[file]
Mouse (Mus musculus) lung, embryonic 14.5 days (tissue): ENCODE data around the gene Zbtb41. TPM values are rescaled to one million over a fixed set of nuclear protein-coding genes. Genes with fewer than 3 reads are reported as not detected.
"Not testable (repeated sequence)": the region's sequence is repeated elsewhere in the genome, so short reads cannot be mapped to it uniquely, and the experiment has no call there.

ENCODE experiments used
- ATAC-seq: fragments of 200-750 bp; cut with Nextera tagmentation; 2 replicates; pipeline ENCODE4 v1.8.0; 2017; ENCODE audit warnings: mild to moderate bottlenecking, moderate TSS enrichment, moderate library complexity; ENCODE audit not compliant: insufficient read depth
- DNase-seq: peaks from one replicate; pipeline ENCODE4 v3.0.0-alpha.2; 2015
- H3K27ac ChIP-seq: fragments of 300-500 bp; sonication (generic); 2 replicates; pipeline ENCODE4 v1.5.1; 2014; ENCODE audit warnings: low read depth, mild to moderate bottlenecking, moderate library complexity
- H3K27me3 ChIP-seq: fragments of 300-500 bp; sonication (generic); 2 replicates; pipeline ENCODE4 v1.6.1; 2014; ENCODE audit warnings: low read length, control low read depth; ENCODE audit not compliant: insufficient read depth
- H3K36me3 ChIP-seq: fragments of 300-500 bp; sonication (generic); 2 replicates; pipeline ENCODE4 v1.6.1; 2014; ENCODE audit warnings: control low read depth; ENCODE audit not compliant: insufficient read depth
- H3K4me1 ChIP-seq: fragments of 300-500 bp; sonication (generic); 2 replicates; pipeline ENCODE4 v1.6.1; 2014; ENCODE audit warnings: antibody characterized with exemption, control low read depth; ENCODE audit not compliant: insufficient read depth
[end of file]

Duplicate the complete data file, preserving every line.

Mouse (Mus musculus) lung, embryonic 14.5 days (tissue): ENCODE data around the gene Zbtb41. TPM values are rescaled to one million over a fixed set of nuclear protein-coding genes. Genes with fewer than 3 reads are reported as not detected.
"Not testable (repeated sequence)": the region's sequence is repeated elsewhere in the genome, so short reads cannot be mapped to it uniquely, and the experiment has no call there.

ENCODE experiments used
- ATAC-seq: fragments of 200-750 bp; cut with Nextera tagmentation; 2 replicates; pipeline ENCODE4 v1.8.0; 2017; ENCODE audit warnings: mild to moderate bottlenecking, moderate TSS enrichment, moderate library complexity; ENCODE audit not compliant: insufficient read depth
- DNase-seq: peaks from one replicate; pipeline ENCODE4 v3.0.0-alpha.2; 2015
- H3K27ac ChIP-seq: fragments of 300-500 bp; sonication (generic); 2 replicates; pipeline ENCODE4 v1.5.1; 2014; ENCODE audit warnings: low read depth, mild to moderate bottlenecking, moderate library complexity
- H3K27me3 ChIP-seq: fragments of 300-500 bp; sonication (generic); 2 replicates; pipeline ENCODE4 v1.6.1; 2014; ENCODE audit warnings: low read length, control low read depth; ENCODE audit not compliant: insufficient read depth
- H3K36me3 ChIP-seq: fragments of 300-500 bp; sonication (generic); 2 replicates; pipeline ENCODE4 v1.6.1; 2014; ENCODE audit warnings: control low read depth; ENCODE audit not compliant: insufficient read depth
- H3K4me1 ChIP-seq: fragments of 300-500 bp; sonication (generic); 2 replicates; pipeline ENCODE4 v1.6.1; 2014; ENCODE audit warnings: antibody characterized with exemption, control low read depth; ENCODE audit not compliant: insufficient read depth